For more information, please email Dr Sharon Lockyer (Senior Lecturer in Sociology and Communications + Director, Centre for Comedy Studies Research (CCSR), Brunel University, UK) (

Twitter: @Comedy_Studies

CFP: Prostheses in Antiquity, University of Wales Trinity Saint David

Prostheses in Antiquity: A conference to be held at the University of Wales Trinity Saint David (Lampeter Campus)

Tuesday 30th June 2015

In the contemporary world, a prosthesis is an artificial device that replaces a missing body part, generally designed and assembled according to the individual’s appearance and functional needs with a view to being both as unobtrusive and as useful as possible.  Surviving examples from Pharaonic Egypt are in accordance with this, constructed from painted cartonnage and showing evidence of wear.  In the Graeco-Roman world, however, this was not necessarily the case.  The ancient literary and documentary evidence for prostheses is contradictory, and the bioarchaeological and archaeological evidence is enigmatic, but it would appear that discretion and utility were not necessarily priorities, whether the prosthesis in question was a gold dental appliance, or an iron hand.  So when, how and why did individuals utilise them?

Since the publication of the last (and to date only) substantial piece of academic research devoted solely to prostheses – Lawrence Bliquez’s ‘Prosthetics in Antiquity: Greek, Etruscan, and Roman Prosthetics’ in Aufstieg und Niedergang der Römischen Welt 37.3 – in 1996, there has been a steady increase in interest in impairment and disability in historical periods.  While the vast majority of this interest has focussed on the post-mediaeval period, classical antiquity has not been ignored, with medical historians, ancient historians and archaeologists utilising literary, documentary, bioarchaeological and archaeological evidence in order to investigate a range of aspects of impairment and disability.  Yet despite this, the use of prostheses in antiquity remains an understudied area, and it is past time for a reassessment.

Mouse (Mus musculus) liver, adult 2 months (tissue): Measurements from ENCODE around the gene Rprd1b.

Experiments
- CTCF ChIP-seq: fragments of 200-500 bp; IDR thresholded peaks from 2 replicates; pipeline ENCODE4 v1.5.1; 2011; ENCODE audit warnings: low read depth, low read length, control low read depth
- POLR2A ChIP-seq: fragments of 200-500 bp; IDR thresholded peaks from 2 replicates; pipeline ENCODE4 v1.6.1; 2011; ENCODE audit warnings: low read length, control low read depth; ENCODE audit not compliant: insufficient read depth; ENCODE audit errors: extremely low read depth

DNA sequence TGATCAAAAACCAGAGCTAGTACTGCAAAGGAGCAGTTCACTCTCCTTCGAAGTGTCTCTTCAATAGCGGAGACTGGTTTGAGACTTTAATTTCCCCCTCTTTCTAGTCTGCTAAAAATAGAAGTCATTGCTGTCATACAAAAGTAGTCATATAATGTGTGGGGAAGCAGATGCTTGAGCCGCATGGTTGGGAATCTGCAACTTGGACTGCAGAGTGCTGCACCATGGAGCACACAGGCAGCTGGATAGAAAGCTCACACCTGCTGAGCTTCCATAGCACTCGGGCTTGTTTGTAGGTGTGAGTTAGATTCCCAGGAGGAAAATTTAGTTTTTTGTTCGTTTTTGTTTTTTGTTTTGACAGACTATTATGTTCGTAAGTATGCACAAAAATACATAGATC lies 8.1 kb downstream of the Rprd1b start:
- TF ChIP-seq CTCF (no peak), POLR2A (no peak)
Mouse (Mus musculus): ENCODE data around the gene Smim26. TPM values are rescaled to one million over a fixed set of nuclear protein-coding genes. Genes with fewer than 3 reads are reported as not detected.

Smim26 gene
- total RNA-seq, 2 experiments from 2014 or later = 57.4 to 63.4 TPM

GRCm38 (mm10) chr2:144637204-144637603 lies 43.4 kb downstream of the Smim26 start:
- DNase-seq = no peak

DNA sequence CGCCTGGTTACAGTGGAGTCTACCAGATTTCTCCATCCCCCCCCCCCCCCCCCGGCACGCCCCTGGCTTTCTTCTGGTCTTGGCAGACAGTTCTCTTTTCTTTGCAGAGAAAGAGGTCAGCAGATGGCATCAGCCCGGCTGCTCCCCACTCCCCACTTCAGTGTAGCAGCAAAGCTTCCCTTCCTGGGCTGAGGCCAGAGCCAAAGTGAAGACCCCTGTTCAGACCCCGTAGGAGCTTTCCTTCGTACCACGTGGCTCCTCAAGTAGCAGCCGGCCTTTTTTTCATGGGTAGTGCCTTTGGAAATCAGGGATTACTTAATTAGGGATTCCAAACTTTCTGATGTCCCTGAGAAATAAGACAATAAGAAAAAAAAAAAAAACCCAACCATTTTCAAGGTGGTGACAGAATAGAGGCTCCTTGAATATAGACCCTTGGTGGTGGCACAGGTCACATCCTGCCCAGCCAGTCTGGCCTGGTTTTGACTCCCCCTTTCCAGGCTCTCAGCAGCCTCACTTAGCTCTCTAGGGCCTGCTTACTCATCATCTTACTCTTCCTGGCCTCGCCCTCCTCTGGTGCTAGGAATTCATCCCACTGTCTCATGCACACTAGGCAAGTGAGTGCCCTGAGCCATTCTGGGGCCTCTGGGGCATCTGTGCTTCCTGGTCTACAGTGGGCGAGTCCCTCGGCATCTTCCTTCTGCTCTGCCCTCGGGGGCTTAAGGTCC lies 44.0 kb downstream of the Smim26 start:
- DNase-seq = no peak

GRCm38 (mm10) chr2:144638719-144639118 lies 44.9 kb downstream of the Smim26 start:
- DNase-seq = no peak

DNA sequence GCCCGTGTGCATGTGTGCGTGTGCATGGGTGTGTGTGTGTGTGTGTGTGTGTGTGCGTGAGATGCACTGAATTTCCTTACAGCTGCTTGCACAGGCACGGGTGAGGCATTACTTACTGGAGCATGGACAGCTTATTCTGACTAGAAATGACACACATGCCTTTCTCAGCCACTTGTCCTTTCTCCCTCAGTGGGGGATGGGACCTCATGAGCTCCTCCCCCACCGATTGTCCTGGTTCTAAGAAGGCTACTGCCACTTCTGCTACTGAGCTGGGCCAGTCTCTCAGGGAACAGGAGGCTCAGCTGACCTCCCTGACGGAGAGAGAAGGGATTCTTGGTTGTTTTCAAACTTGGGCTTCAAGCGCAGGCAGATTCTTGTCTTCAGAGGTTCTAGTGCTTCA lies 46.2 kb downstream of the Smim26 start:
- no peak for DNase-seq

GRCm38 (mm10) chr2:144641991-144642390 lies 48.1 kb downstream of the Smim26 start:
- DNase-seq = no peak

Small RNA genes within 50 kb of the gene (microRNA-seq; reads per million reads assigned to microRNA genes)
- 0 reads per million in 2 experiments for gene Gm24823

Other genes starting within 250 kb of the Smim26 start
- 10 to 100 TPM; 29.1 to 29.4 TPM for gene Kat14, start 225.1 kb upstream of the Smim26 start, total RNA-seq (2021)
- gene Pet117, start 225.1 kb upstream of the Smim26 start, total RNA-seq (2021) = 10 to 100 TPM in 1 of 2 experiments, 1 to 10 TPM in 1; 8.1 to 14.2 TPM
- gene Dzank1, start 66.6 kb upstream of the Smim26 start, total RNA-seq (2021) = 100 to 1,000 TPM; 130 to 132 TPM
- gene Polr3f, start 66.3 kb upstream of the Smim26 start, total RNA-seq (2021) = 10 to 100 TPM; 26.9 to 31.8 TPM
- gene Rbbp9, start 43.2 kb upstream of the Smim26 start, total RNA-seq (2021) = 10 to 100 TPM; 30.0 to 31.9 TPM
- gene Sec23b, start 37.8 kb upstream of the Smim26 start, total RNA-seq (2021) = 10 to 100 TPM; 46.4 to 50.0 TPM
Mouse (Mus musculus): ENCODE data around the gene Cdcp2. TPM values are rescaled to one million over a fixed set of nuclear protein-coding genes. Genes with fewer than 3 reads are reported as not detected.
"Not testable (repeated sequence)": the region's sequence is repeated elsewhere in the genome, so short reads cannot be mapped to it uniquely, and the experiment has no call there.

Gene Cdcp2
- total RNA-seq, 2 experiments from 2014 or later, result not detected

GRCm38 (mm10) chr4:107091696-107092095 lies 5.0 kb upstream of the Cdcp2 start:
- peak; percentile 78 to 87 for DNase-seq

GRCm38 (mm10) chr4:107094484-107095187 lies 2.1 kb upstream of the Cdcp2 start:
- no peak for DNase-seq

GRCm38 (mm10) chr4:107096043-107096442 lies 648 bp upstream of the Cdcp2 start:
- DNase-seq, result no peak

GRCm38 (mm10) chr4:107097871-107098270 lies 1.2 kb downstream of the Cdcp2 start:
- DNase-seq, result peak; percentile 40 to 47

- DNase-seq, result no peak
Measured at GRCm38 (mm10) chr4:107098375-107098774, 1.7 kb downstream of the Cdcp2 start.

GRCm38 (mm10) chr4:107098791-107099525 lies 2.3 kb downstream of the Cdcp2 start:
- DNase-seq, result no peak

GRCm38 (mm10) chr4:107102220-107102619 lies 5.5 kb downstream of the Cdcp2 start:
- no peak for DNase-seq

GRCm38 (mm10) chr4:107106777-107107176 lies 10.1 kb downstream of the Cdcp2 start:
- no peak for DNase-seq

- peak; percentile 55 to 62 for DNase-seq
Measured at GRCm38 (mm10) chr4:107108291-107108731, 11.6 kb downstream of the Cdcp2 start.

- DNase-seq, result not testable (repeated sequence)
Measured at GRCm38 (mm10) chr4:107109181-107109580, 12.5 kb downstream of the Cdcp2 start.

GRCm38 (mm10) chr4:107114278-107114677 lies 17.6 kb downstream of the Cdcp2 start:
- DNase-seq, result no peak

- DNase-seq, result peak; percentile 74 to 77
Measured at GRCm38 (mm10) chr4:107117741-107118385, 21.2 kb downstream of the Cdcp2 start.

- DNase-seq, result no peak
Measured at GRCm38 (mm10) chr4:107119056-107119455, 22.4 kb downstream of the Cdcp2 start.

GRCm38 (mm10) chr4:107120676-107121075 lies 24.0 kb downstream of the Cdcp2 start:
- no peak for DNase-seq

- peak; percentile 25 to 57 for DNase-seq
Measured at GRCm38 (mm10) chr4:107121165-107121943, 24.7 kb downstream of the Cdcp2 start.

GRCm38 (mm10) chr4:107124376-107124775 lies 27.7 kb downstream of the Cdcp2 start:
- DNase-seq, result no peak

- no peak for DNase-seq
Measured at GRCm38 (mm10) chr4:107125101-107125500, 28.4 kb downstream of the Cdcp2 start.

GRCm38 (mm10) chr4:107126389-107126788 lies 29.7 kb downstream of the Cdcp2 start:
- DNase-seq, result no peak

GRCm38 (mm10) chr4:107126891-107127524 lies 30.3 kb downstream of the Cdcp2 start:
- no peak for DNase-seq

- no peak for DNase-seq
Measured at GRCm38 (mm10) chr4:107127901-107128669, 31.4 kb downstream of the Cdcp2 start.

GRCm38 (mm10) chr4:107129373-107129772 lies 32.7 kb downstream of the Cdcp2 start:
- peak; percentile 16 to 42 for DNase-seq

Potential areas of investigation include but are not limited to:

  • Prostheses in ancient literature
  • Prostheses in the archaeological record (e.g. grave goods, ritual deposition)
  • Prostheses in art
  • The relationship between anatomical ex votos and prostheses
  • The relationship between automata and prostheses
  • The technical aspects of design, production and usage of prostheses
  • The purpose of prostheses (e.g. replacement, reconstruction, utility, cosmetic etc.)
  • Medicine, surgery, rehabilitation and physiotherapy

Confirmed speakers:

Dr Ralph Jackson (British Museum)

Papers should be of 20 minutes’ length, and should not have been previously published or delivered at a major conference.  Please submit your abstract (200-300 words, either Word or PDF format) to Dr Jane Draycott ( by Monday 5th January 2015.  Please include your name, academic affiliation, and contact details in your email.  Successful contributions may be considered for publication in a peer-reviewed conference volume.

The Goodall Symposium: Conflict, Casualties and Caring in the First World War, Glasgow

Monday 13th October 2014, 6.00 pm for 6.30 pm

Royal College of Physicians and Surgeons of Glasgow
232 – 242 St Vincent Street, Glasgow, G2 5RJ


  • Mr Roy Miller: Injured in France – Treated in Scotland
  • Dr Alastair Glen: A Field Ambulance in Gallipoli and Mesopotamia
  • Mr Tom Scotland: Casualites in the British Expeditionary Force, France and Flanders 1914-1918.

Light refreshments to start the evening.  Event is free but booking is required. Email for details.

Carol Parry
Library and Heritage Manager
Royal College of Physicians and Surgeons of Glasgow
232 – 242 St Vincent Street, Glasgow, G2 5RJ
T + 44 (0)34 | F + 44 (0)141 221 1804